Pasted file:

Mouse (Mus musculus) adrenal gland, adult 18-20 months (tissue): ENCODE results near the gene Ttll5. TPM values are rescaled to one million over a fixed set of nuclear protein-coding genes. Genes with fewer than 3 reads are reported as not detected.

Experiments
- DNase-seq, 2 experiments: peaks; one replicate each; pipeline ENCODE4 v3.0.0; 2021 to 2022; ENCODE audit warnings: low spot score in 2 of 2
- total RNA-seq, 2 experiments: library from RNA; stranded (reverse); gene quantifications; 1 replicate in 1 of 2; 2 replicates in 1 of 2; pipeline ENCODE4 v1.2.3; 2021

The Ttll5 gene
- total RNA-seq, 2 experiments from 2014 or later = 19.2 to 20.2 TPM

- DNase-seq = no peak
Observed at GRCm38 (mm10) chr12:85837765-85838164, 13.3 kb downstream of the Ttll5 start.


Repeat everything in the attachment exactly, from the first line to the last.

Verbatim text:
Mouse (Mus musculus) adrenal gland, adult 18-20 months (tissue): ENCODE results near the gene Ttll5. TPM values are rescaled to one million over a fixed set of nuclear protein-coding genes. Genes with fewer than 3 reads are reported as not detected.

Experiments
- DNase-seq, 2 experiments: peaks; one replicate each; pipeline ENCODE4 v3.0.0; 2021 to 2022; ENCODE audit warnings: low spot score in 2 of 2
- total RNA-seq, 2 experiments: library from RNA; stranded (reverse); gene quantifications; 1 replicate in 1 of 2; 2 replicates in 1 of 2; pipeline ENCODE4 v1.2.3; 2021

The Ttll5 gene
- total RNA-seq, 2 experiments from 2014 or later = 19.2 to 20.2 TPM

- DNase-seq = no peak
Observed at GRCm38 (mm10) chr12:85837765-85838164, 13.3 kb downstream of the Ttll5 start.